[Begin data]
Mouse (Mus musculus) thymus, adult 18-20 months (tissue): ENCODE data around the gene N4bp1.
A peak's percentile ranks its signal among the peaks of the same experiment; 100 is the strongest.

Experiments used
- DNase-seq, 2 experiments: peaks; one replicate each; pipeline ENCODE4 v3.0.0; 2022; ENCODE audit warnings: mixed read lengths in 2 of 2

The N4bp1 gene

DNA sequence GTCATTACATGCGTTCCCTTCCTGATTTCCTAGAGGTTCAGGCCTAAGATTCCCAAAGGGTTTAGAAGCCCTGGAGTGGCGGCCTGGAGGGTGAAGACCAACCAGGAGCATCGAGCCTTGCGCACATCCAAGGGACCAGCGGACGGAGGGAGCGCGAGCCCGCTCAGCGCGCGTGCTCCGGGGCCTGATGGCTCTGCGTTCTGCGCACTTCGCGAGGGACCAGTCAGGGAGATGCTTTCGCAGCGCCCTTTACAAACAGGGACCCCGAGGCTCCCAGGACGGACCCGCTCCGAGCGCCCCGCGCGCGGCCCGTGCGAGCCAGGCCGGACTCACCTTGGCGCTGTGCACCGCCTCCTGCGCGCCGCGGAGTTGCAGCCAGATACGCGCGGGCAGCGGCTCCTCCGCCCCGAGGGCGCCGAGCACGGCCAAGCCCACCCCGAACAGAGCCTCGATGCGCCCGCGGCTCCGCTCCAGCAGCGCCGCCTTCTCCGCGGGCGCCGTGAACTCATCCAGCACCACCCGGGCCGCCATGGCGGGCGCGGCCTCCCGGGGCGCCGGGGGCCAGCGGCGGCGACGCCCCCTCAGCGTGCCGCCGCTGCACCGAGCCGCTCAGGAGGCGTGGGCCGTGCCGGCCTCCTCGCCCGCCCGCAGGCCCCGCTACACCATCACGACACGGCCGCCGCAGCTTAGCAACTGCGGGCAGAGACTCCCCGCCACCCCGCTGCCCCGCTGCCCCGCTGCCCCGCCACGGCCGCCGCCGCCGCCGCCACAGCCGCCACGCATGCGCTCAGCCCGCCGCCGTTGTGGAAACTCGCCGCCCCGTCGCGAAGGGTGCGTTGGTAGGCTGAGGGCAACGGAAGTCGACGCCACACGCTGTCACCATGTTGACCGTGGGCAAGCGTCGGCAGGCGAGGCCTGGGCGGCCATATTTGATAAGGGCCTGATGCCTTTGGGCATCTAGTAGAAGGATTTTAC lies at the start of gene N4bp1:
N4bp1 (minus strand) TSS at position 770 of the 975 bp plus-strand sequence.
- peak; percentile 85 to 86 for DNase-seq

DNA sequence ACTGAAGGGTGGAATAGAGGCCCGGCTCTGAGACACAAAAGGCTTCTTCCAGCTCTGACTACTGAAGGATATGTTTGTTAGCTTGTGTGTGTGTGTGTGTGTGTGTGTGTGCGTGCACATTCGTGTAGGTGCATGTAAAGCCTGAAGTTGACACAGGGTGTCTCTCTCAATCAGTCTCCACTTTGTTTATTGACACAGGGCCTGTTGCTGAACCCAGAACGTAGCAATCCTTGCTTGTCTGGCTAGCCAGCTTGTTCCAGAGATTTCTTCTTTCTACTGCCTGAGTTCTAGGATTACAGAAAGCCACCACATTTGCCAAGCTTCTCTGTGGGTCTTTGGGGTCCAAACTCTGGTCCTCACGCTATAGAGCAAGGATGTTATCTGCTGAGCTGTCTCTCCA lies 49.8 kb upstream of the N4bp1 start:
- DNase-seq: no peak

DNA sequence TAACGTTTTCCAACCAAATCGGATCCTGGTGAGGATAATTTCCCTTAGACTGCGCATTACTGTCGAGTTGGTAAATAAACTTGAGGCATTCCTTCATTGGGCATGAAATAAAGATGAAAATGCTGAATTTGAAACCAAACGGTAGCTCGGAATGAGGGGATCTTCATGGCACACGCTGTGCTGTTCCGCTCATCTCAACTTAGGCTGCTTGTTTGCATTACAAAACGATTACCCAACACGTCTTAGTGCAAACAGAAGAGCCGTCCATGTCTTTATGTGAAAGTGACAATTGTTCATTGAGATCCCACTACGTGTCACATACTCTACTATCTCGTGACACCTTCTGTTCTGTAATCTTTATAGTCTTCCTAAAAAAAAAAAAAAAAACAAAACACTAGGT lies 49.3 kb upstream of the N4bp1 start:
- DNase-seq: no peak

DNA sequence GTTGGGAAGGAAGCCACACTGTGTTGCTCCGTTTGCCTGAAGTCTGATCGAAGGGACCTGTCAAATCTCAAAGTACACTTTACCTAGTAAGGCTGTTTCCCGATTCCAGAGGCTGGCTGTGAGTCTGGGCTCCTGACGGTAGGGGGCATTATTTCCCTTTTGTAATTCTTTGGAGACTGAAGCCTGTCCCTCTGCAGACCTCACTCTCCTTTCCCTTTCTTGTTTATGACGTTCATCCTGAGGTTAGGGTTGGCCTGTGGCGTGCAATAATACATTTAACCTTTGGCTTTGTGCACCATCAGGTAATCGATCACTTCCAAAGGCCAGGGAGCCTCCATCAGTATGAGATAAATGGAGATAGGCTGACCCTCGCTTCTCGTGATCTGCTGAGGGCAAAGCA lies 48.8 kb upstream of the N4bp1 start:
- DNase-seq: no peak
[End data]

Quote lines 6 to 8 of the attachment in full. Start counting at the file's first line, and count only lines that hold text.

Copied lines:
DNA sequence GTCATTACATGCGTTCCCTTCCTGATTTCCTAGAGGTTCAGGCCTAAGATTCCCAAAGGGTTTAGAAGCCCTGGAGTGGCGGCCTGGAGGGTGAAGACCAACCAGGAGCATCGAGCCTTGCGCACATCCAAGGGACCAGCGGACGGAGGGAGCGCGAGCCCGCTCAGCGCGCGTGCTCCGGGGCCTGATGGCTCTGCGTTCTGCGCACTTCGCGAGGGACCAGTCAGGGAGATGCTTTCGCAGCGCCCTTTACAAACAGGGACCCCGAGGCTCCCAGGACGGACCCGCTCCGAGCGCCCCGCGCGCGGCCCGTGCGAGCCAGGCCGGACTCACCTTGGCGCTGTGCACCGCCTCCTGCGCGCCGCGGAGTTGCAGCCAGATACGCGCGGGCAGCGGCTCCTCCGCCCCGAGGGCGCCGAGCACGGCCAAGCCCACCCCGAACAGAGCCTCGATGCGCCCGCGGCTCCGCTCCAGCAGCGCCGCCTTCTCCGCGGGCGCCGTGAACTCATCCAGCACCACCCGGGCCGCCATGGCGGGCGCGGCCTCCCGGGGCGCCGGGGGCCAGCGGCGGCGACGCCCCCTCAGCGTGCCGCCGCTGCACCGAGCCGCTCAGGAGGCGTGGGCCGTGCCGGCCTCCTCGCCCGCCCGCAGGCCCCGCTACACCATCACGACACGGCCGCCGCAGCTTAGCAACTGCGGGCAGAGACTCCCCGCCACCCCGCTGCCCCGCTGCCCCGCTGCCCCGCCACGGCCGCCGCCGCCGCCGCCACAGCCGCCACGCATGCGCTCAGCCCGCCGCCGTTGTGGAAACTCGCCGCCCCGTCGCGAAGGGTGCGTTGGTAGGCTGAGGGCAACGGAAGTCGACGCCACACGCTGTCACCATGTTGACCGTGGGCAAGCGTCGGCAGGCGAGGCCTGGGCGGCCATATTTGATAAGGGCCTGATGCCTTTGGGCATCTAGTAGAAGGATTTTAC lies at the start of gene N4bp1:
N4bp1 (minus strand) TSS at position 770 of the 975 bp plus-strand sequence.
- peak; percentile 85 to 86 for DNase-seq